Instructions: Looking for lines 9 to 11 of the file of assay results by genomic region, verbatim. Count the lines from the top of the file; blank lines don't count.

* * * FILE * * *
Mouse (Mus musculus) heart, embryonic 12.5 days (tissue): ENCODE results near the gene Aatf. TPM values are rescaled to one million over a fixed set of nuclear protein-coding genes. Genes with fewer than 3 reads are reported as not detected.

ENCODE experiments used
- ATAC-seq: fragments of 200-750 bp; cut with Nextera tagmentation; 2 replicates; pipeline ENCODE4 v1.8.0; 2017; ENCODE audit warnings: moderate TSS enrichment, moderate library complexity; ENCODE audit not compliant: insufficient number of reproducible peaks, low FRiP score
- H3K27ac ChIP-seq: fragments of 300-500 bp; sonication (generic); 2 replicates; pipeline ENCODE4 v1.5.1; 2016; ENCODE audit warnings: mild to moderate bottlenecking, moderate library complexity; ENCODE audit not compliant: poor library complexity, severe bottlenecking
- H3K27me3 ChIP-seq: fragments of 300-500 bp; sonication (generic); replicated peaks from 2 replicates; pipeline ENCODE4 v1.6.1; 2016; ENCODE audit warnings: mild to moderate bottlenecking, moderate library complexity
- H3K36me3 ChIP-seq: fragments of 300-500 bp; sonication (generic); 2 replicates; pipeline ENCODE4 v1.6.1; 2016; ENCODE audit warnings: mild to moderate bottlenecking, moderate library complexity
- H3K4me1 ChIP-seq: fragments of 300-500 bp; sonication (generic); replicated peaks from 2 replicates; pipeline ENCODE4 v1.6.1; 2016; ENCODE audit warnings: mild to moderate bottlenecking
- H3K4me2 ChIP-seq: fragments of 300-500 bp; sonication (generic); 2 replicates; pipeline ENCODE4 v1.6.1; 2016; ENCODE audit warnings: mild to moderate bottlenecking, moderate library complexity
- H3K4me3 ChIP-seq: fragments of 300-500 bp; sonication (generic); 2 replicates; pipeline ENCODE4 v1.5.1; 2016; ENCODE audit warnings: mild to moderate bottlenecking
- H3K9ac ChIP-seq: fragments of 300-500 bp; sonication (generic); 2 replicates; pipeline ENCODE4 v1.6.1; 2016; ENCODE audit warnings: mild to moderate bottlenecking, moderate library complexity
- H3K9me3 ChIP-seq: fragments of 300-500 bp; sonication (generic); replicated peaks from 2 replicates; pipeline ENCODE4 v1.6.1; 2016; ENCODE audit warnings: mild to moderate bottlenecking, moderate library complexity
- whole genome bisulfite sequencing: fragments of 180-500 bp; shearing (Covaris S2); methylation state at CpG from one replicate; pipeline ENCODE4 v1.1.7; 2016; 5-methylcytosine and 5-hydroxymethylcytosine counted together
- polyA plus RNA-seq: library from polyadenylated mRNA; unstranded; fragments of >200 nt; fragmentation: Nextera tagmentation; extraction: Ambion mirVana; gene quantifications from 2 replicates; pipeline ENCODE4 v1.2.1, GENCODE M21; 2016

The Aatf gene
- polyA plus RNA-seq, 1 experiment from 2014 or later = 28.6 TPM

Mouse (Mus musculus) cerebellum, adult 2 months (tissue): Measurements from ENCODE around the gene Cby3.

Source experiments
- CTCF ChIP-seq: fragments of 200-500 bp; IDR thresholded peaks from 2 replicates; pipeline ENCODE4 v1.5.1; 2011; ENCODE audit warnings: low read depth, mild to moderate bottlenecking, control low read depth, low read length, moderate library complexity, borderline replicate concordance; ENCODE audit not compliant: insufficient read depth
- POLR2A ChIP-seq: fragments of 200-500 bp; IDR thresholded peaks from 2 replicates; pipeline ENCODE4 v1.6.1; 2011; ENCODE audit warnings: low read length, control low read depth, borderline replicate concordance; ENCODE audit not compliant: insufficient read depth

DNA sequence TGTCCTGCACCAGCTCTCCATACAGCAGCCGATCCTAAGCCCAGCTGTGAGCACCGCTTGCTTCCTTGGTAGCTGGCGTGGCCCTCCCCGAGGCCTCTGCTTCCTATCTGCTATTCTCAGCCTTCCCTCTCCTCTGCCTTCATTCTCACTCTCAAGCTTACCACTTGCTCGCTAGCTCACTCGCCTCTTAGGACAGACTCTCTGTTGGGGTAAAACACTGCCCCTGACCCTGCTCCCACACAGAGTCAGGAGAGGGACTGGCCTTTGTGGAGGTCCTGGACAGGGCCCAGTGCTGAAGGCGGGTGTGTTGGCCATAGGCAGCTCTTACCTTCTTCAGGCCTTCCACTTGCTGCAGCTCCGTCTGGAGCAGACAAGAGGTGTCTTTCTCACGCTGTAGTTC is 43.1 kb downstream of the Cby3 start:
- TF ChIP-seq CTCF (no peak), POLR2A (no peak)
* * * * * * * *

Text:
- H3K4me3 ChIP-seq: fragments of 300-500 bp; sonication (generic); 2 replicates; pipeline ENCODE4 v1.5.1; 2016; ENCODE audit warnings: mild to moderate bottlenecking
- H3K9ac ChIP-seq: fragments of 300-500 bp; sonication (generic); 2 replicates; pipeline ENCODE4 v1.6.1; 2016; ENCODE audit warnings: mild to moderate bottlenecking, moderate library complexity
- H3K9me3 ChIP-seq: fragments of 300-500 bp; sonication (generic); replicated peaks from 2 replicates; pipeline ENCODE4 v1.6.1; 2016; ENCODE audit warnings: mild to moderate bottlenecking, moderate library complexity